What's an issue you can canvas in 30 seconds that will arouse passions and fears and not much thought? US Republican President George Bush and his advisers, with an eye on the 1992 presidential race, have found their cause: Democrat legislation they say contains quotas for women and minorities in hiring policy.
Republicans charge that legislation designed to improve opportunities for suing employers for damages in discrimination cases — the Civil Rights Act of 1991 — will cause companies to set quotas in order to safeguard themselves from litigation.
Bush's commercials are directed at white, working-class men. Advertisements showing, for example, black hands reaching out to grab tools from white male hands are clearly designed to play on racism, sexism and job insecurity in the face of economic recession.
Bush has hung on to the quota bogy despite a range of concessions made by the Democrats, including their decision to write in a clause specifically allowing someone who was denied the job because of a quota to sue for damages.
The New York Times summarised the spirit of the legislation like this: "Barring quotas does not mean that numbers will be meaningless in assessing job discrimination. When a challenged employer asserts that there are no qualified blacks or Hispanics in the available labor pool, the work force has to be measured and compared with the employer's performance."
In fact, points out the NYT, there is nothing new about the legislation; it simply gets civil rights laws back to where they were before "a series of recent Supreme Court misinterpretations". The newspaper points out that "two decades of experience under the old legal rules produced no pattern of quotas".
Nor, it might be pointed out, has there been a significant overall change in the hiring and firing policies of US employers, although there have been some important individual damages cases on grounds of discrimination. Women, for example, still earn about 60 cents for every male dollar.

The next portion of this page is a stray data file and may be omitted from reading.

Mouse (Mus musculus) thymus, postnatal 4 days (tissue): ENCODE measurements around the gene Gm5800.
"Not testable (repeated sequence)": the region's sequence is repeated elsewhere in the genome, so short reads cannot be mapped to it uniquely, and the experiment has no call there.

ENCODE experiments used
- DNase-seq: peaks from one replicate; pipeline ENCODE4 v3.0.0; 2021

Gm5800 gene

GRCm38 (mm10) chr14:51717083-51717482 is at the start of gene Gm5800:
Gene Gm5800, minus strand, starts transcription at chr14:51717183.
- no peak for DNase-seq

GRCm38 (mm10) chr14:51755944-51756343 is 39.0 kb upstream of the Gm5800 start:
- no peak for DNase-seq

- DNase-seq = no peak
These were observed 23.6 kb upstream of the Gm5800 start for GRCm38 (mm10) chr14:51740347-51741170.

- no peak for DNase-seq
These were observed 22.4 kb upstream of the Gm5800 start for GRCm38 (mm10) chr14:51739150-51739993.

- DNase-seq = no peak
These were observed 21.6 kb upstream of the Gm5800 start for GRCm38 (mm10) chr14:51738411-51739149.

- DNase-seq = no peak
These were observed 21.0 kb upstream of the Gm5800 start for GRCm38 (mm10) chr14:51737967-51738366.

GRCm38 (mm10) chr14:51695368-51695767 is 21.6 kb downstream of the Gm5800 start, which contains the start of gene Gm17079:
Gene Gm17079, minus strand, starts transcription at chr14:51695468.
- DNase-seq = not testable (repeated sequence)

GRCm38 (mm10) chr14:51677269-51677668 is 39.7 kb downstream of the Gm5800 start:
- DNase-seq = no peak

Are quotas an effective tool in the struggle to overturn centuries of systematic oppression and discrimination? Or would they create such a backlash from white male workers that a unified and widely understood approach to the question by the labor movement would become impossible?
The answer to both these questions is yes.
Affirmative action — some forms of reverse discrimination — policies are an essential component in a strategy to overcome structural discrimination.
Any disproportionate hiring of one race or sex over another implies a level of discrimination: either indirect, such as a lack of opportunity to become qualified, or direct, such as in cases where applicants are considered "unsuitable" because of race or sex. lled "unfair" if those who have jobs now are there only because of discrimination that has gone their way in the past.
On the other hand, the decision to incorporate quotas into affirmative action measures cannot be advocated automatically in every case.
Without a high level of discussion and debate within the labour movement, the sudden legal imposition of quotas could cause more harm than good, putting offside many of those who in other circumstances might have been supportive. A staged approach, in which identified companies and institutions lead the way, might work best in some circumstances.
Unfortunately, in an issue like this, a 30-second grab can't be answered by another 30-second grab. That's what Bush is counting on.
By Tracy Sorensen